It seems the scammers are as busy as ever.
I have been reporting scams on our local Craigslist site for as long as there has been a local Craigslist site. Many friends and acquaintances have inquired about purchasing a vehicle they found on Craigslist, AutoTrader, or eBay that turns out to be a scam. Here is what you need to know in order to avoid such scams.
Many of these scammers offer to do the transaction through eBay so that you can utilize eBay’s Vehicle Purchase Protection (VPP). They actually email you fake eBay listings pages and other information that looks like it comes from eBay but it doesn’t. In fact eBay’s VPP doesn’t even operate like the scammers claim. Complaining to eBay won’t help as they have nothing to do with it. EBay can’t stop scams on Craigslist, AutoTrader Cars.com or other sites, they have a hard enough time patrolling their own site.
How do you tell if a listing you see online is a scam?
- No legitimate seller sells a vehicle for less than a dealer would pay for that vehicle. I mean why would they go to all the trouble to list a vehicle online when they could just drive down to their local used car dealership and sell them the car for a wholesale/trade in value? Do you want to know what dealers pay for the car you are looking at? Go to KBB.comorNADA.com and do an appraisal on the car you are looking at. Dealers usually pay somewhere close to average trade in value or a little less. But not a lot less. Bottom line: If you see a car advertised for thousands below KBB or NADA trade in values then you can be certain that it is either an outright scam or that there are serious problems with the vehicle.
No legitimate seller offers free shipping.
Why would they? Shipping costs are usually $300-$1,000 within the US and double or triple that if coming from overseas. Again, why would they offer free shipping when they could just take the car down to their local dealer and get the cash. Beware the military personnel scam. They claim that they took their car overseas and now they found out that they can’t register it in the country where they are stationed. They offer to ship it for free back to the US via US military transport. Fact: The US military does ship service members vehicles for free, but they only ship from base to base and not to private residences of non-military individuals. Also, no service member would be allowed to ship their car to a country where that car couldn’t be registered. Sometimes legitimate sellers will offer to help you arrange shipping and even add it to the total purchase price of the car (that is not wise for a number of reasons), but shipping always costs something. Bottom line: All offers to ship a car for free are 100% fraudulent.
No legitimate seller offers an inspection period.
Why would they send a car to you and pay the shipping only to have you decide you didn’t want it? Nobody does business like that. Some legitimate sellers do offer a customer satisfaction guarantee, but usually this is only if the vehicle was not as described in the listing and the buyer always has to pay the shipping both ways. Furthermore, with a legitimate seller, payment for the car is always made before the car is shipped and the money is refunded only after the car is returned to the seller. Bottom line: Nobody is going to sell you a car and wait for their money until after you have a couple days to inspect it.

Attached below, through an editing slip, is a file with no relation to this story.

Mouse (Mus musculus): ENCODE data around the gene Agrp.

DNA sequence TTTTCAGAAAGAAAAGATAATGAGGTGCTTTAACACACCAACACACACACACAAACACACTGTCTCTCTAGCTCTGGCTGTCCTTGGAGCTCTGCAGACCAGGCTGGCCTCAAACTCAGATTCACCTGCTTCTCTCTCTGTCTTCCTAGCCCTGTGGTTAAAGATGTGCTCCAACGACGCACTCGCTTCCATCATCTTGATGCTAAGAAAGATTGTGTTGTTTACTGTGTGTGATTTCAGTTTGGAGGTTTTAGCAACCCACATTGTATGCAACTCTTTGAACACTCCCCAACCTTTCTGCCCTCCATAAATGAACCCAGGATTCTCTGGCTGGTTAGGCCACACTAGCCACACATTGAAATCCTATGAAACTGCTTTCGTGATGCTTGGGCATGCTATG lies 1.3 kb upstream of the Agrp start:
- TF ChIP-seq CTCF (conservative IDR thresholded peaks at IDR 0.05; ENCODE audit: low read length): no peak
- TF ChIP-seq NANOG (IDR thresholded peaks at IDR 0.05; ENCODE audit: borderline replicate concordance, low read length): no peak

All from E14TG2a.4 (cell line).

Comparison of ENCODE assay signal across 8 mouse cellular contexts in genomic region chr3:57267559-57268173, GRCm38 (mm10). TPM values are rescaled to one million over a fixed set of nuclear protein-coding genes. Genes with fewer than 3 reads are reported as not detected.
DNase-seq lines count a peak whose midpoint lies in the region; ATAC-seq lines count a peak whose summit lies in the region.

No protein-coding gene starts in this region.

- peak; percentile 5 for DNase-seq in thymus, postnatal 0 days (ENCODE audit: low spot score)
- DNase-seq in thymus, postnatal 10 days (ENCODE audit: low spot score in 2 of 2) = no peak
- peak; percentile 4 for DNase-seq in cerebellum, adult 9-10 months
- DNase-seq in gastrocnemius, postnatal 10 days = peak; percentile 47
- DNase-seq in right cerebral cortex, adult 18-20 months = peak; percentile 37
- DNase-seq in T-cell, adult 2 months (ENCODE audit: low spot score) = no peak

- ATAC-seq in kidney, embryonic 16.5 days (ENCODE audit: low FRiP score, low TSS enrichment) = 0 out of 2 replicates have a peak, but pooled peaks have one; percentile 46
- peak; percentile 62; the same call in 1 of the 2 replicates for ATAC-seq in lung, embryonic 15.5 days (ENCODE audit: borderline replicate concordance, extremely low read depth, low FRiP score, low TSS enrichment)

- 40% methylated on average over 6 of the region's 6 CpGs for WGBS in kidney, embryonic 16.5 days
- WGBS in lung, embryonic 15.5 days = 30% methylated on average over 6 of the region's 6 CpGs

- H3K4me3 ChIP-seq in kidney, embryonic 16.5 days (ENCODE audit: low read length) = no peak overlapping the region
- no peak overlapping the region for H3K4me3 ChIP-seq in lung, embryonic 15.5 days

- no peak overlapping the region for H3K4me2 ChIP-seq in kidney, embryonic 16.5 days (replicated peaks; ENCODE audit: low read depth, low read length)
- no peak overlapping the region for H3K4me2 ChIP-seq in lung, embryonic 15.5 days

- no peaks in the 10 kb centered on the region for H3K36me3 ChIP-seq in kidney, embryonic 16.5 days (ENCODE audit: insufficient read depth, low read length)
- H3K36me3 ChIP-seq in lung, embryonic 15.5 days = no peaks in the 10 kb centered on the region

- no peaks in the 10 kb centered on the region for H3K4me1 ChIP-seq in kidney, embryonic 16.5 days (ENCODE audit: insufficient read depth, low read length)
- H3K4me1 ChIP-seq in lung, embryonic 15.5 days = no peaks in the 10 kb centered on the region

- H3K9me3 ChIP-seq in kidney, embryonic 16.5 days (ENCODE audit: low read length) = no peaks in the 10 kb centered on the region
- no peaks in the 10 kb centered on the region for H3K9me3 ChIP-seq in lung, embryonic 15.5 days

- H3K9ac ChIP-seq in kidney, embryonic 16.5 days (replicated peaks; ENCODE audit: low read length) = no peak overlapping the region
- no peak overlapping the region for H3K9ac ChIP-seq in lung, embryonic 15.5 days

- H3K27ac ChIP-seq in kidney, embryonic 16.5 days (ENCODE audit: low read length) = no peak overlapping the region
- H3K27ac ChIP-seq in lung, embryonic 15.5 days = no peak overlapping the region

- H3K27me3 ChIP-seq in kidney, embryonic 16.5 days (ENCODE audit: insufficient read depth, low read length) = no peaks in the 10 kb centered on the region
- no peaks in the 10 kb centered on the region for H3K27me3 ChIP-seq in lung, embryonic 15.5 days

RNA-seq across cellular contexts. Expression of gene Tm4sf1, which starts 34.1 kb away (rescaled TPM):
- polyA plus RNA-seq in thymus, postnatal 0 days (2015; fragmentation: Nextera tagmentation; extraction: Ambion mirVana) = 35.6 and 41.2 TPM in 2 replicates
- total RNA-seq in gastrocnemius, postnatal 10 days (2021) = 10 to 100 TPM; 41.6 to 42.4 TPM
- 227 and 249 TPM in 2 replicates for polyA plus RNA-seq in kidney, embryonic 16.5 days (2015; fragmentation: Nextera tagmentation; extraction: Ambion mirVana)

eBay is not an escrow company.
EBay will not hold your money. They never have and never will. Doesn’t work that way. There are escrow companies out there, but almost none of them make their services available for big ticket items like vehicles and most legitimate sellers would never use an escrow company for reasons cited above.
eBay does not have agents or warehouses.
You can’t even get a live eBay rep to answer a phone. eBay is strictly an advertising venue. They do not actually conduct any transactions or store any product. All transactions are directly between the buyer and seller. There are no eBay agents or eBay warehouses.
eBay, Craigslist, AutoTrader, and Cars.com do not condone the use of Western Union or Money Gram.
On all of the above mentioned advertising sites there are big bold warnings about not using these payment services. The reason scammers use these money transfer services is that the money can be picked up anywhere in the world and it is very difficult to trace. A legitimate seller accepts only cash, bank checks, or bank to bank wire transfers for payment. They may ask you to leave a small deposit via PayPal but they will generally not allow you to make full payment via PayPal because PayPal payments funded with a credit card can be reversed.
All of these scams play off people’s desire for a bargain. Never let your greed for a bargain override good old fashioned common sense. “If it is too good to be true it always is”
Now if you insist on supporting these scammers with your hard earned money don’t come crying to me or anybody else when you don’t get your “deal of the decade”. You have been warned!